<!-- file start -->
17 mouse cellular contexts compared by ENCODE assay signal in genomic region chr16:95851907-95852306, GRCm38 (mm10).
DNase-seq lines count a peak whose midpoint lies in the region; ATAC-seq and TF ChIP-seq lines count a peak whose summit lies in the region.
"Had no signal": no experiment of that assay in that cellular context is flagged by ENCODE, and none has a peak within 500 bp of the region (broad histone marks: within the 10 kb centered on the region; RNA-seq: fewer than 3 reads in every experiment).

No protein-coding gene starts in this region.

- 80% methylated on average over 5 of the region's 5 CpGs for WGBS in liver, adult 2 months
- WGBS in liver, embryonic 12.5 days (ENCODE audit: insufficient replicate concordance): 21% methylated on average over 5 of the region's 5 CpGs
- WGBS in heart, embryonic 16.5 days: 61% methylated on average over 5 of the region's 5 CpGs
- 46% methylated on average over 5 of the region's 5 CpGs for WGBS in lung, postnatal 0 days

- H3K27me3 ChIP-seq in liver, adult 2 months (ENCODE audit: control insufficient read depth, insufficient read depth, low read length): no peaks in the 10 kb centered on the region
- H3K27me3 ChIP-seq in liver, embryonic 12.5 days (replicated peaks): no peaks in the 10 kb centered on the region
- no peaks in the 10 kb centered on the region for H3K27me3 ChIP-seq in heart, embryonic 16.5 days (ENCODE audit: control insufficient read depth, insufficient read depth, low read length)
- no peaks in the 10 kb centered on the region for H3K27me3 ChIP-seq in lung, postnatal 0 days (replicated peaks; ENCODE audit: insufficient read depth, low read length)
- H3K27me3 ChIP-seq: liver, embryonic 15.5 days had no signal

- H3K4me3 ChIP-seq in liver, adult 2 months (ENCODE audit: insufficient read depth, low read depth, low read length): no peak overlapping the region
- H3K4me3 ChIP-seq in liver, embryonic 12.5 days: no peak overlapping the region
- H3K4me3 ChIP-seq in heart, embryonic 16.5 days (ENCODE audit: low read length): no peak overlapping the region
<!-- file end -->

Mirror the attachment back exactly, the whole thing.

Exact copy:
17 mouse cellular contexts compared by ENCODE assay signal in genomic region chr16:95851907-95852306, GRCm38 (mm10).
DNase-seq lines count a peak whose midpoint lies in the region; ATAC-seq and TF ChIP-seq lines count a peak whose summit lies in the region.
"Had no signal": no experiment of that assay in that cellular context is flagged by ENCODE, and none has a peak within 500 bp of the region (broad histone marks: within the 10 kb centered on the region; RNA-seq: fewer than 3 reads in every experiment).

No protein-coding gene starts in this region.

- 80% methylated on average over 5 of the region's 5 CpGs for WGBS in liver, adult 2 months
- WGBS in liver, embryonic 12.5 days (ENCODE audit: insufficient replicate concordance): 21% methylated on average over 5 of the region's 5 CpGs
- WGBS in heart, embryonic 16.5 days: 61% methylated on average over 5 of the region's 5 CpGs
- 46% methylated on average over 5 of the region's 5 CpGs for WGBS in lung, postnatal 0 days

- H3K27me3 ChIP-seq in liver, adult 2 months (ENCODE audit: control insufficient read depth, insufficient read depth, low read length): no peaks in the 10 kb centered on the region
- H3K27me3 ChIP-seq in liver, embryonic 12.5 days (replicated peaks): no peaks in the 10 kb centered on the region
- no peaks in the 10 kb centered on the region for H3K27me3 ChIP-seq in heart, embryonic 16.5 days (ENCODE audit: control insufficient read depth, insufficient read depth, low read length)
- no peaks in the 10 kb centered on the region for H3K27me3 ChIP-seq in lung, postnatal 0 days (replicated peaks; ENCODE audit: insufficient read depth, low read length)
- H3K27me3 ChIP-seq: liver, embryonic 15.5 days had no signal

- H3K4me3 ChIP-seq in liver, adult 2 months (ENCODE audit: insufficient read depth, low read depth, low read length): no peak overlapping the region
- H3K4me3 ChIP-seq in liver, embryonic 12.5 days: no peak overlapping the region
- H3K4me3 ChIP-seq in heart, embryonic 16.5 days (ENCODE audit: low read length): no peak overlapping the region